MAGPIES, WONDERFUL AND WORRISOME BIRDS
Magpies belong to the crow family, and are thus highly intelligent birds
with a lot of individuality. The black-and-white magpies of the genus Pica,
that are the original magpies, have a holarctic distribution, although
missing from the eastern parts of N.America. Traditionally virtually all
the magpies in this vast area are united under the species Pica pica, in
English with their customary modesty called 'The Magpie'. The other
traditionally accepted species is the Yellow-billed Magpie of the Central
Valley of California ( and as far as I know never ever seen outside the
borders of this state), it is closely related to the more common species ,
called Black-billed Magpie in American, but i.a. has a greater tendensy to
live and nest in small loose colonies. These days, with the rise of the
Phylogenetic Species, many workers split up Pica pica into different taxa,
and then I suppose the Eurasian Magpie would be the Eurasian species and
the Black-billed Magpie the American one.
The Azure-winged Magpie Cyanopica of the Iberian peninsula is
as it only occurd here and in a small area of eastern Asia. It was long
thought that the Iberian population must be introduced, albeit long ago,
but recently fossil material was found in Spain, so the bird appears to be
indigenous there after all.
The excellent book The Magpies by T.R.Birkhead (Poyser, 1991)
answer to most of your questions about these fascinating birds, although it
only deals with Pica magpies..
Here in Tromsø, at 70*N, magpies are very common and very
loved and hated; in Norwegian they are calle 'skjære' and here locally
'sjur', and there are any number of localities called Sjursnes or some
such. Magpies fill roughly the same role that I saw Currawongs fill in
Sydney---they are common also in populated areas, they are bold but very
wary, they are omnivorous, but hated by the smaller birds, because they
take a lot of eggs and young, and they are hotly accused of depressing the
population density of the more popular smaller passerines because of their
depredations, the argument being that humans provide so much food for the
magpies, directly or indirectly, that they can exist in much larger
densities than earlier, and this in turn depresses the numbers of small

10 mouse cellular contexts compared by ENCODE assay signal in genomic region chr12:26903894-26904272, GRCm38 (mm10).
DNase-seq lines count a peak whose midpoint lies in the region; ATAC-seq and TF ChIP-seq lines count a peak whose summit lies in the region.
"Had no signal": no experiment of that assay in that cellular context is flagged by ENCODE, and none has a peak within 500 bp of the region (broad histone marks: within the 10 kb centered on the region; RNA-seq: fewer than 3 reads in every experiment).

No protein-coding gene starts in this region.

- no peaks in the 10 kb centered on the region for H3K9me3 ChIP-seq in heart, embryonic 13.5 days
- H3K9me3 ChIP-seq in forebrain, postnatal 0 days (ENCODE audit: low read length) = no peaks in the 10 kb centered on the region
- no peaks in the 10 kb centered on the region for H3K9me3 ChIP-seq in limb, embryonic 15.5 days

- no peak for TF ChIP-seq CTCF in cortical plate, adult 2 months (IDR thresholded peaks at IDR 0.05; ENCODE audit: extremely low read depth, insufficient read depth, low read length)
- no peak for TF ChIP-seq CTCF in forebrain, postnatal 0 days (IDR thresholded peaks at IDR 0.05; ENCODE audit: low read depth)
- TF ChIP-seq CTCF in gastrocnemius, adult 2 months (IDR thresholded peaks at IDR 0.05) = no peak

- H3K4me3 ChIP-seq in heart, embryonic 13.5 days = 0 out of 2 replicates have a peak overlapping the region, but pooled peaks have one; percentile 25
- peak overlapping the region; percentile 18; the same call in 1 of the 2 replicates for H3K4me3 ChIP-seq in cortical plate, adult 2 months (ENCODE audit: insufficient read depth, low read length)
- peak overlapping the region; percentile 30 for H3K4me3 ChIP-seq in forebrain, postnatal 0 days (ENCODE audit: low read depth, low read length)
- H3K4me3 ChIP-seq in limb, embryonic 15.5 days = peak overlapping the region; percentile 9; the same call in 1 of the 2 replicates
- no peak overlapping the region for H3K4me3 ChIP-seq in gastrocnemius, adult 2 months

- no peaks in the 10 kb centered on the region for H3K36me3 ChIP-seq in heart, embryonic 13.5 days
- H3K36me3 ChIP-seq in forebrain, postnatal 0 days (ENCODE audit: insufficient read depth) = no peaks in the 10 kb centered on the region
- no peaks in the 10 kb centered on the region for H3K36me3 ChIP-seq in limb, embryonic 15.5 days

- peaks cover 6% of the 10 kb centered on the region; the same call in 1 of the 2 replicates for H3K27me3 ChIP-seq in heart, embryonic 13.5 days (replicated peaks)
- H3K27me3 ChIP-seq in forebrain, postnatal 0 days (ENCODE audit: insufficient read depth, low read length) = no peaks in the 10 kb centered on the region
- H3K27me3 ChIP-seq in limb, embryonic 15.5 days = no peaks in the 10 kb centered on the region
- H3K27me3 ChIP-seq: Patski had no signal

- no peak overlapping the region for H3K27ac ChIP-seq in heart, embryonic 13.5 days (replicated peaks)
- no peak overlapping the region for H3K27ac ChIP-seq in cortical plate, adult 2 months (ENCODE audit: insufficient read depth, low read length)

passerines. Is not that exactly what people say about your Currawongs?
In reality research has shown that indeed the number of magpies has
increased substantially in towns and villages, and that the cause is a
combination of fewer being shot and indeed higher availability of food. (My
home magpies---as well as the Hooded Crows--- know exactly that the opaque
black bags that householders place out at the curb once a week (since the
authorities no longer empty bins that are further than 5m from the curb)
contain ----or rather used to contain, as we recently started refuse
sorting also here--- edible goodies. And one can therefore not place these
bags out a few hours in advance, as they are certain to be torn open, and
the contents scattered over the street!). The magpies indeed also take many
eggs and young, but none of the studies hitherto has been able to show that
magpie depredations is the limiting factor for passerine birds: in some
studies there was in fact no such decrease, in others there were other
factors (more disturbance, more cats, etc etc) that were much more likely
to be the culprits.
Magpies stay with us year round, and liven up the bleak winter days no end.
They profit to a large degree from feeding, although hanging feeders
usually defeat them. Their often enormous nests are a most characteristic
feature of our street trees (Not all that high at 70*N), while still
further north Magpies may nest on house-roofs or among telephone-isolators
on top of poles, as I also remember seeing in the treeless Anatolian
highlands forty years ago.
In early spring all the magpies of the neighbourhood come together in noisy
congregations that locally are called 'skjæreting' (i.e. magpie's
parliament); in my street I have counted up to 45 birds in these
gatherings. Later on the pairs always keep close together, with the males
guarding the females; magpies are monogamous, but we know from our own
society that that does not necessarily prevent trespassing and coveting
your neighbour's wife.
The 4-5 young are a very conspicuous part of the environment in late
summer, as they are loudly begging a lot of the time, and blundering
somewhat clumsily through the trees---they are roughly like their parents,
but have short tails. As soon as they have 'caught' one of the parents,
they beg with loud plaintive cries and opened wings; not rarely the parents
seem to have the responsibility for one or two youngsters each. The young
magpies draw a lot of fire from the Fieldfares that nest in a loose colony
in 'my' forest patch----these have their own fledged young in the area, and
do not seem to discriminate netween the relatively innocent youngsters and
the much more dangerous adults.
Magpies are noisy birds, with a large repertoire of mostly harsh calls. But
now and then one comes across one sitting quietly in a bush and singing
sotto voce for itself (That is the impression it makes and the sound does
not carry far either), and that is a surprisingly pleasant potpourri of
often quite melodious sounds.
Altogether Magpies are fascinating birds, and if they were not so common
many places, I am certain that people would travel far to watch these metal
shimmering long-tailed intelligent crows. But familiarity breeds contempt,
and contempt often inhibits seeing the true value of a bird.
Wim Vader, Tromsø Museum
9037 Tromsø, Norway
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